• Cash and share-based payments. Where a company uses both cash and share-based payment arrangements to compensate employees, these must be presented in the same expense line on the income statement. However, the SEC has stated that companies should consider breaking out the amount of expense related to share-based payment arrangements within MD&A where such information would be important to assist investors in understanding the company's performance. In addition, the SEC believes that companies should explain, if material, the reasons share-based payment expenses have fluctuated from period to period.

Can companies still show results that exclude the impact of FAS 123R?

The SEC has made clear that a measure that excludes the expense related to FAS 123R (for example, net income before share-based payment charge) would be subject to the SEC's Regulation G as a non-GAAP financial measure. However, if a company believes that presentation of this or a similar non-GAAP financial measure would be useful to investors, the company may present it.

Under SEC rules, a company will have the burden of demonstrating the usefulness of the measure and will need to disclose the reasons why management believes the non-GAAP financial measure provides useful information to investors and, to the extent material, any additional purposes for which management uses such measure. The SEC has noted that inclusion of a non-GAAP financial measure may be misleading absent disclosure about the economic substance behind management's decision to use such a measure, the material limitations associated with use of the non-GAAP financial measure as compared to the use of the most directly comparable GAAP financial measure, and the manner in which management compensates for these limitations when using the non-GAAP financial measure.

A non-GAAP financial measure may not be presented on the face of the financial statements. Instead, the SEC believes that MD&A would be an appropriate place to present the measure and the required disclosures described above. In addition, SEC rules require reconciliation of the non-GAAP financial measure to the most directly comparable GAAP measure. Under SEC regulations, a company may not adjust a non-GAAP performance measure to eliminate or smooth items identified as non-recurring, infrequent or unusual if it is reasonably likely that a similar expense will recur within two years or there was a similar expense within the prior two years. In other words, if a company regularly grants equity compensation, it should generally not label the expense attributable to FAS 123R as a one-time or extraordinary expense.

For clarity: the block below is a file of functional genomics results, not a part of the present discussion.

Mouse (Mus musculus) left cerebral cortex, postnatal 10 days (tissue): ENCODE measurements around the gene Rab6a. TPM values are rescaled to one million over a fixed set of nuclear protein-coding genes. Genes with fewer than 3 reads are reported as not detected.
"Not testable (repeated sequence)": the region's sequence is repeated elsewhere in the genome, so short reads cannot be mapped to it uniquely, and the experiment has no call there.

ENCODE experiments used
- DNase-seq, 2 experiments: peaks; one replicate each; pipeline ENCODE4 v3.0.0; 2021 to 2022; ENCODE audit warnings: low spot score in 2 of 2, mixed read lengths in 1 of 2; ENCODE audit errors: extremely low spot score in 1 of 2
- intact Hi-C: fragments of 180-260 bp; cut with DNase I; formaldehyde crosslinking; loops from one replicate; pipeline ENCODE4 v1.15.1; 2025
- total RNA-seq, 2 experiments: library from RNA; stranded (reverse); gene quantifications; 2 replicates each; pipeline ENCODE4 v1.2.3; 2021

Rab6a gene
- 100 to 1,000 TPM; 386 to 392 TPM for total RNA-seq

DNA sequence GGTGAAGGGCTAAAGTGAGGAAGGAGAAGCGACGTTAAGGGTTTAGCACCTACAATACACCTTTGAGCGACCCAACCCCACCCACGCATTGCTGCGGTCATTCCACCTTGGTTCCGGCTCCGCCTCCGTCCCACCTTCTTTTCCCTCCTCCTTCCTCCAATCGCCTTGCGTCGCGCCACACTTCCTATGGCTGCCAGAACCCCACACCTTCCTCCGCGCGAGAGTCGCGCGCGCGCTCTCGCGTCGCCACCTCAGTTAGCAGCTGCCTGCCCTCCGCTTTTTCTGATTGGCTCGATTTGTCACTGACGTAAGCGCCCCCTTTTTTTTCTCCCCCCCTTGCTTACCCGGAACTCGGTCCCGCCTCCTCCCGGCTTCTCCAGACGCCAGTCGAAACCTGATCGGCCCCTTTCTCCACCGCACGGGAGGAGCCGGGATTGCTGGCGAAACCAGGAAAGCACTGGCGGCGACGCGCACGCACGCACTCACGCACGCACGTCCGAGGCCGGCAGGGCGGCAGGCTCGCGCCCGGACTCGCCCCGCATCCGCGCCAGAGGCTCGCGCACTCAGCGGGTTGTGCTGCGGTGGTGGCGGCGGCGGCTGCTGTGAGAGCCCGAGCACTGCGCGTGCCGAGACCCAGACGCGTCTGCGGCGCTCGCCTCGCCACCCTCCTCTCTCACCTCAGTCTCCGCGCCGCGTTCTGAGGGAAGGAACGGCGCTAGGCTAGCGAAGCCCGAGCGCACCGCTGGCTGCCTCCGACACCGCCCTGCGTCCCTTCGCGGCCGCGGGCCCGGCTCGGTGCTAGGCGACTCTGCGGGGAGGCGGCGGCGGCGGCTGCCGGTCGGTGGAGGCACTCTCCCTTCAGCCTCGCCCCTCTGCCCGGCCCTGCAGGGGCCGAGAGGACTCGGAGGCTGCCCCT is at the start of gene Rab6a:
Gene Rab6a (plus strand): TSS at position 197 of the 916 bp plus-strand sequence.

For companies for which FAS 123R will have a material impact, careful consideration must be given not only to the application of the accounting rules themselves and changes to financial statements, but also to the disclosure to investors of their expected and actual impact. From period to period, these disclosures should be evaluated and updated to ensure that the public has a transparent view of the effects of FAS 123R.

For additional information about FAS 123R disclosures or MD&A generally, please contact the Sullivan & Worcester lawyer with whom you regularly work or the lawyer below.

Howard E. Berkenblit
April 2005

1 For further information, see Financial Accounting Standards Board Statement of Financial Accounting Standards No. 123 (revised 2004), "Share Based Payments," and SEC Staff Accounting Bulletin No. 107.

ΒΈ 2005 Sullivan & Worcester LLP